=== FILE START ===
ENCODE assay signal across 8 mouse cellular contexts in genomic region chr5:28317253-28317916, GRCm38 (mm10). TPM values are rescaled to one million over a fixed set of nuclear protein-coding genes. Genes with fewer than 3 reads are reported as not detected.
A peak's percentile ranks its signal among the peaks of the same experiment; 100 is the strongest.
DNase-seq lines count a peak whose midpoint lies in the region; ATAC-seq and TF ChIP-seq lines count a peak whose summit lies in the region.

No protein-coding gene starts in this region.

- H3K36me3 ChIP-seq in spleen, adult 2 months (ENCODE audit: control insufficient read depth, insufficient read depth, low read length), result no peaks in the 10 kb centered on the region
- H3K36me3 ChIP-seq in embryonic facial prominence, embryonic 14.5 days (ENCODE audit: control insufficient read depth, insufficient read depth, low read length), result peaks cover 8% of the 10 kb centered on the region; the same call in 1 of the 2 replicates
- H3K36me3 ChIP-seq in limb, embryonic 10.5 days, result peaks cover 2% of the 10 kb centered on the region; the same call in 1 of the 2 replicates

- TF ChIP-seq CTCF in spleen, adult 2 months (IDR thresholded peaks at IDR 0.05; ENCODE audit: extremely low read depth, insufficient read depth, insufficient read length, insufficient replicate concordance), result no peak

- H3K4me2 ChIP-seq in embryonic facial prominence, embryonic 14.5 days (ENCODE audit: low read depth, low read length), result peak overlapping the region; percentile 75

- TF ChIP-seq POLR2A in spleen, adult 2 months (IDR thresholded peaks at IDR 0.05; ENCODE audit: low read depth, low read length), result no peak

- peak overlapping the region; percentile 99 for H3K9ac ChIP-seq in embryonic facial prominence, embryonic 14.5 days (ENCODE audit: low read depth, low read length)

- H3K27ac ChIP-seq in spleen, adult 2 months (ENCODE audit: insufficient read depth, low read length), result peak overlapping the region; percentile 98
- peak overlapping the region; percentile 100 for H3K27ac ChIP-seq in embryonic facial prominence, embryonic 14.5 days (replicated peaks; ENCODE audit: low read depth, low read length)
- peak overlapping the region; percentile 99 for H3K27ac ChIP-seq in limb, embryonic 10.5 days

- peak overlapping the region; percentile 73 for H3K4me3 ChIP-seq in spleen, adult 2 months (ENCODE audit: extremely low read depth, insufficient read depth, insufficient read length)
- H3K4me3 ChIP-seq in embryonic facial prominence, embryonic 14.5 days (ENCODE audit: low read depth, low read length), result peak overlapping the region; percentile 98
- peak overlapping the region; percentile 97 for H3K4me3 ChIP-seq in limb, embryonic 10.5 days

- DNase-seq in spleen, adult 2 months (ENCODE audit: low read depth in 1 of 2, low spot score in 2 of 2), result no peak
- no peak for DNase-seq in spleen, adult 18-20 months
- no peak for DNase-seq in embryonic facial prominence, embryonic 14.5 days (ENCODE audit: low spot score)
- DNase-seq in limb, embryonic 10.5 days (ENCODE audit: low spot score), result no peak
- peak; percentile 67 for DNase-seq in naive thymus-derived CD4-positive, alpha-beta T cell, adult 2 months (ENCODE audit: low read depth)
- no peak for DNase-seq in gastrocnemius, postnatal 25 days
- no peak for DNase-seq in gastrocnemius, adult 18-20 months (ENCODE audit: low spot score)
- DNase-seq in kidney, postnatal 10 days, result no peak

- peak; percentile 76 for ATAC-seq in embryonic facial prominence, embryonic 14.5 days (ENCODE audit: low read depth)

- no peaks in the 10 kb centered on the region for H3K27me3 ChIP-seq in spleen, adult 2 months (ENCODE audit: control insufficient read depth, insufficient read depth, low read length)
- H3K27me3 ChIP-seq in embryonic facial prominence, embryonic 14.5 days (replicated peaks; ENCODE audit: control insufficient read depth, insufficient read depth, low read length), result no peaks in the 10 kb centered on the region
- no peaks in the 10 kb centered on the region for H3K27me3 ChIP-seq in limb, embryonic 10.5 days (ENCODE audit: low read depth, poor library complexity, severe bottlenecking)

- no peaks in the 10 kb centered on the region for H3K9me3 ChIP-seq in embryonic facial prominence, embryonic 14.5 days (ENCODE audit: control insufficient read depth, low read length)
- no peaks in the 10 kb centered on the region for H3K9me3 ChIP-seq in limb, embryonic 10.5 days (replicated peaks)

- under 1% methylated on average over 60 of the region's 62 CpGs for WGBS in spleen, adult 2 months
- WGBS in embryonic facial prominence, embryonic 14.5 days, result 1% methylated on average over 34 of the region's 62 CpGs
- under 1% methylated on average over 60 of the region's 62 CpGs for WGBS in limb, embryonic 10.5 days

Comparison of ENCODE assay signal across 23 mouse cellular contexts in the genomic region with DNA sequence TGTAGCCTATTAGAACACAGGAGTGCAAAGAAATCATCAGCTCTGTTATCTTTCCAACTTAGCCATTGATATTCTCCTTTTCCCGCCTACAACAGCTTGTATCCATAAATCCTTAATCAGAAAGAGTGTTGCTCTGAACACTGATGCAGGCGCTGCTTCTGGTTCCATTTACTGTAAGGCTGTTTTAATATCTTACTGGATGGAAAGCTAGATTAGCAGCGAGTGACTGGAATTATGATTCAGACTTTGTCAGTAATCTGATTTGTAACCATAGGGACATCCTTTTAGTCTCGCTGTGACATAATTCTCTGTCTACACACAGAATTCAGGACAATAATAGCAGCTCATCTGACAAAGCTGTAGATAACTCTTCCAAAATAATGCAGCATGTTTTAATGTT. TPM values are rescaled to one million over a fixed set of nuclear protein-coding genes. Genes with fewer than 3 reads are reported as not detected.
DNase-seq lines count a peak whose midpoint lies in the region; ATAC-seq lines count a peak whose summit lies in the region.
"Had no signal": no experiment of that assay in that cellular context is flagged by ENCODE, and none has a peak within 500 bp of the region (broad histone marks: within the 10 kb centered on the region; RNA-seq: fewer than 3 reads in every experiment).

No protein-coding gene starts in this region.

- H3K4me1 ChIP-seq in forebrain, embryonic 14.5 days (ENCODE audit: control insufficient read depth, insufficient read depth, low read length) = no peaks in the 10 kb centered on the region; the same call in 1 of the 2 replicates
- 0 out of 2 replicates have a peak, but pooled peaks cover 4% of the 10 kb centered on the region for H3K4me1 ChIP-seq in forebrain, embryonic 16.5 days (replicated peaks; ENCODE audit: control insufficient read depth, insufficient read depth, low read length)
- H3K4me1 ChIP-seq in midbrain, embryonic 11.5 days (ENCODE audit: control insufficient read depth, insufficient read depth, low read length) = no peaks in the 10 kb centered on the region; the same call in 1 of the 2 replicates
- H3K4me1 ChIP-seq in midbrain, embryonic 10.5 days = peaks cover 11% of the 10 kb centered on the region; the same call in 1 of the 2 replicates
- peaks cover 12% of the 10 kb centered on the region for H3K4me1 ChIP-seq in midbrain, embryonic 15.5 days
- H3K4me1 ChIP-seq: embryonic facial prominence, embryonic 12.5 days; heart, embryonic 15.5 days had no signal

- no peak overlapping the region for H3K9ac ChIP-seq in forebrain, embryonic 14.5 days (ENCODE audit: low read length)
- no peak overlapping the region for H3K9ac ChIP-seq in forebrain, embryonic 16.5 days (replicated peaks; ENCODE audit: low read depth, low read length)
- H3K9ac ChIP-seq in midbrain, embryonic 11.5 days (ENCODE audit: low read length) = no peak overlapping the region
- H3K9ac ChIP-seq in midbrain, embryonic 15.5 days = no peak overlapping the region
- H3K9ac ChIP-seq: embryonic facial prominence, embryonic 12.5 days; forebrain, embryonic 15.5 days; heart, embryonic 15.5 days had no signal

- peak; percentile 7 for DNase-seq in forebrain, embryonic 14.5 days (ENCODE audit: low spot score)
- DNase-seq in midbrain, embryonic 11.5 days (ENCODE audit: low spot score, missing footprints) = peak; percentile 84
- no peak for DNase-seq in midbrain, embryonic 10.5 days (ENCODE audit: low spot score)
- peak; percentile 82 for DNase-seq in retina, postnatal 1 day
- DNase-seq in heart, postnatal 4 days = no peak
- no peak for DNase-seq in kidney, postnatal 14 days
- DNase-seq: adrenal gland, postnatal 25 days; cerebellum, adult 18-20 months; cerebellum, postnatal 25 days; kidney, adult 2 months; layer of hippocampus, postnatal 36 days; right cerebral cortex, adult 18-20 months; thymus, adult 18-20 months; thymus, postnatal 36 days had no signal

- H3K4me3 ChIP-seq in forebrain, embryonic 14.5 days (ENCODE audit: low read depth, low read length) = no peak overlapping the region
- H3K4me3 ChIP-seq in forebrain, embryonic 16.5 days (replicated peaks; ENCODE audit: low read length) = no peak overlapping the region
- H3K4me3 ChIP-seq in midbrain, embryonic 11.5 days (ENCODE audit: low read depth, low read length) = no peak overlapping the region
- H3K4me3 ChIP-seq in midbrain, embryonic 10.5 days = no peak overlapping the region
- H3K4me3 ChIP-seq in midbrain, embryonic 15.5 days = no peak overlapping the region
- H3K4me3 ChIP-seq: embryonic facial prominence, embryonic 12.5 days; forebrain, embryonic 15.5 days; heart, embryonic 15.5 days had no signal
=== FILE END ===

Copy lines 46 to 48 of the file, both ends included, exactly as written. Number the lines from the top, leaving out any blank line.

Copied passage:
- no peak overlapping the region for H3K9ac ChIP-seq in forebrain, embryonic 16.5 days (replicated peaks; ENCODE audit: low read depth, low read length)
- H3K9ac ChIP-seq in midbrain, embryonic 11.5 days (ENCODE audit: low read length) = no peak overlapping the region
- H3K9ac ChIP-seq in midbrain, embryonic 15.5 days = no peak overlapping the region